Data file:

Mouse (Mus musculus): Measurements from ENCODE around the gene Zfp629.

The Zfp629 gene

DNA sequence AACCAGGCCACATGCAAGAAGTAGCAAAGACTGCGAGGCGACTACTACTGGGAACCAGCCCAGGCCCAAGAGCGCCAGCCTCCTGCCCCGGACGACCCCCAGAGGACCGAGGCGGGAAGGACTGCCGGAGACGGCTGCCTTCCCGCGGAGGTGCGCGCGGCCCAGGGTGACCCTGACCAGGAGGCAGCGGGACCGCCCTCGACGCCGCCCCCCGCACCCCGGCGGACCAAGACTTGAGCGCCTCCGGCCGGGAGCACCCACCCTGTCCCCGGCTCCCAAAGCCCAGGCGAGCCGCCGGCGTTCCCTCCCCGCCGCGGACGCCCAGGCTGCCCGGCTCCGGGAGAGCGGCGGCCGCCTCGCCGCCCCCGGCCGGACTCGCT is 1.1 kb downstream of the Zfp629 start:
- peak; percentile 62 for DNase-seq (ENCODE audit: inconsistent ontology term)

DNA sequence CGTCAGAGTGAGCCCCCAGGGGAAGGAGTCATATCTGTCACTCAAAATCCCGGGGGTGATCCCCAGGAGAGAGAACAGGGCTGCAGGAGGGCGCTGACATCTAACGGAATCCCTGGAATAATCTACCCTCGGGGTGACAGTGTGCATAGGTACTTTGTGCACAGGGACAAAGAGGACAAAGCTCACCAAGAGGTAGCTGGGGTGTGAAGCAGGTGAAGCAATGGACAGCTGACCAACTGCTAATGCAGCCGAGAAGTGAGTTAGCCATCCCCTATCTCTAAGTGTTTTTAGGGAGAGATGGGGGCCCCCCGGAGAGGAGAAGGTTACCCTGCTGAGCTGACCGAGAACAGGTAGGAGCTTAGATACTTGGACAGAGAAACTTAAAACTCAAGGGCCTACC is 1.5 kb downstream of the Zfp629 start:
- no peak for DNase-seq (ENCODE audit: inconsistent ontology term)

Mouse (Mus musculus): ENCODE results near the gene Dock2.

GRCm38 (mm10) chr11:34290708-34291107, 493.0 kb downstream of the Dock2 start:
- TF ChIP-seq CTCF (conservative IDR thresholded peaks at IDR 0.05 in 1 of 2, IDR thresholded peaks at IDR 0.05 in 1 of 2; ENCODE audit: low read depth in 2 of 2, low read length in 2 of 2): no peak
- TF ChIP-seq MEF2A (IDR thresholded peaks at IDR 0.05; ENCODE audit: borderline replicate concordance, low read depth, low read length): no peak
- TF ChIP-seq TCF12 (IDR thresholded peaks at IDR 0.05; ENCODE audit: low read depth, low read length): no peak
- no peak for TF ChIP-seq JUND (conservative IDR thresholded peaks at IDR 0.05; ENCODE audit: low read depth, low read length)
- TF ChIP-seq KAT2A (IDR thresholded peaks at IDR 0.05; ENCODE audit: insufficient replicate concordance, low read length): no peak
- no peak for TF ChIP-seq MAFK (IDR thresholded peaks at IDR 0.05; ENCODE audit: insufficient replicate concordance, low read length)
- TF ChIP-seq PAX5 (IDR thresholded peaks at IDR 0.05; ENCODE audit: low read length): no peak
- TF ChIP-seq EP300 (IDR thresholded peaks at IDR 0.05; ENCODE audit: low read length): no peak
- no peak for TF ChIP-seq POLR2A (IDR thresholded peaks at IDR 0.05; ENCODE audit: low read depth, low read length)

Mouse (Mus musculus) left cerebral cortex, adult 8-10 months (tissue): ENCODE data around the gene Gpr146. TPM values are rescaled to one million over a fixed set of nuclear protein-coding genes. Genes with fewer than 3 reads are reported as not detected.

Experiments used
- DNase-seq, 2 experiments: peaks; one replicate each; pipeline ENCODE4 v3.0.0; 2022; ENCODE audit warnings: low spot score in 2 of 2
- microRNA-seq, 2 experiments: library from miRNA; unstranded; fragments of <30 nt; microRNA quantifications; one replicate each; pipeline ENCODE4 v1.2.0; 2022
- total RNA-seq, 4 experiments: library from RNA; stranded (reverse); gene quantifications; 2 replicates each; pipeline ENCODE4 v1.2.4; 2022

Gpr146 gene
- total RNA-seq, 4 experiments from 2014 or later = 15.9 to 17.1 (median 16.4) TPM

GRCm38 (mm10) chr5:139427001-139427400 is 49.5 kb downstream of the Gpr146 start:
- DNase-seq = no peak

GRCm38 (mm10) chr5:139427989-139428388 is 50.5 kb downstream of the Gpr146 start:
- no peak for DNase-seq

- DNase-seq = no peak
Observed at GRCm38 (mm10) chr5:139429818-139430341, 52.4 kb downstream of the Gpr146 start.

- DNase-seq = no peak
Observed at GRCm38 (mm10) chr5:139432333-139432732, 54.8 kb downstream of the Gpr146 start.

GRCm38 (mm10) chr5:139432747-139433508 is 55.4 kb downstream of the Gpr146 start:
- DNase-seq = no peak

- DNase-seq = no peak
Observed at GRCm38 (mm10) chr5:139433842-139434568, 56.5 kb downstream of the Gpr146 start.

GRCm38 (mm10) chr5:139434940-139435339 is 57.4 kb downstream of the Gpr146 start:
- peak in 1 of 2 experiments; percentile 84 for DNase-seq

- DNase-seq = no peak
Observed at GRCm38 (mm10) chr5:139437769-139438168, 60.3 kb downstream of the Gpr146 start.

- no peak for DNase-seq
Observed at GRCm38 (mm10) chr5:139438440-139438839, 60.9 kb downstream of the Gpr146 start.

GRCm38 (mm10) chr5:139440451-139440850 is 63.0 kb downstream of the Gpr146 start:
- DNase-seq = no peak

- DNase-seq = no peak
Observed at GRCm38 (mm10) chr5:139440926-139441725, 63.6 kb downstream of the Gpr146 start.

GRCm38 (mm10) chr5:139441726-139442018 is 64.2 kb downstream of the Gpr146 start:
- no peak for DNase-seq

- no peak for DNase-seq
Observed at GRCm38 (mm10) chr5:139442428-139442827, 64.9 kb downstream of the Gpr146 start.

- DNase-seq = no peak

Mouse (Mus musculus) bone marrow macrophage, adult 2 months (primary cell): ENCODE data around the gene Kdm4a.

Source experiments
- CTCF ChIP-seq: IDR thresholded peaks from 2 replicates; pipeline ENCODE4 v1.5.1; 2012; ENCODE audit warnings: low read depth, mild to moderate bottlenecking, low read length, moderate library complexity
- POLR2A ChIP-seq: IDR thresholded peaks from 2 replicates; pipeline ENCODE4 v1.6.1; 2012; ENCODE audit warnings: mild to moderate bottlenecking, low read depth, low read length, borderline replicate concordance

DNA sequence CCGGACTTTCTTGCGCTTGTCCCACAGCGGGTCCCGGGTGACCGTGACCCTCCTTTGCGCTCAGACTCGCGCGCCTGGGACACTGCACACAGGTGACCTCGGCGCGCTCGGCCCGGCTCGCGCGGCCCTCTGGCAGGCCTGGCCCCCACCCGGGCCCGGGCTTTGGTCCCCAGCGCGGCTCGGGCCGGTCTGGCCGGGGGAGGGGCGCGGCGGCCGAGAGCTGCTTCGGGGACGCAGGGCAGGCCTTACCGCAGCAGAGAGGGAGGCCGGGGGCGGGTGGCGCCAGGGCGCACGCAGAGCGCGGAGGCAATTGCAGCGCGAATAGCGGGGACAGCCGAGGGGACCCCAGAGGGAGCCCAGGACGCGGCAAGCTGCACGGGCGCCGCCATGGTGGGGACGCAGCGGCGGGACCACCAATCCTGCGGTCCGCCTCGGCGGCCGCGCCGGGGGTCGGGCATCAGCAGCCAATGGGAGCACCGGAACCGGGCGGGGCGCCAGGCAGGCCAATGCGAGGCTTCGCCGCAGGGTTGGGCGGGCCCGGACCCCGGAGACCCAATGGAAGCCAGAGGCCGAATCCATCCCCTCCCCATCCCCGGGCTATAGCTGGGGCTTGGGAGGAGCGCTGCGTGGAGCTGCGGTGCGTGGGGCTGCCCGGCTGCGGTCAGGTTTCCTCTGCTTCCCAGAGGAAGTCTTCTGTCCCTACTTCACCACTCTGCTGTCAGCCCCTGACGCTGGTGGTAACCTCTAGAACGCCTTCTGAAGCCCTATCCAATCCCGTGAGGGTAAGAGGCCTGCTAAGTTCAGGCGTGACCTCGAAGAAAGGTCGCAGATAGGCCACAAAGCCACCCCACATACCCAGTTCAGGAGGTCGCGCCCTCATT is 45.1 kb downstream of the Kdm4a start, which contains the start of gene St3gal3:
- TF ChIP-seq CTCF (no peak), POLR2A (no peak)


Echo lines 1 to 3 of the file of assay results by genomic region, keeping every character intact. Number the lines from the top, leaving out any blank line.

Mouse (Mus musculus): Measurements from ENCODE around the gene Zfp629.

The Zfp629 gene

DNA sequence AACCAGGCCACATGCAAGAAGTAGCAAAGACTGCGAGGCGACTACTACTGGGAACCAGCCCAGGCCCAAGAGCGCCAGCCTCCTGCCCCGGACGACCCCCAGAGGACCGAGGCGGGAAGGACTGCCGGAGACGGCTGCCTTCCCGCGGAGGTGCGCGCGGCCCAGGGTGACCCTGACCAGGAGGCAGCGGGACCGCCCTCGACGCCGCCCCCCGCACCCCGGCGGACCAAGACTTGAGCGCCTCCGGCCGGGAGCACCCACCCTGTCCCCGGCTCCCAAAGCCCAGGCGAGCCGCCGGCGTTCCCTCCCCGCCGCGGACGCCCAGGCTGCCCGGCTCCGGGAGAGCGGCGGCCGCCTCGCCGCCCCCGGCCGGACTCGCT is 1.1 kb downstream of the Zfp629 start: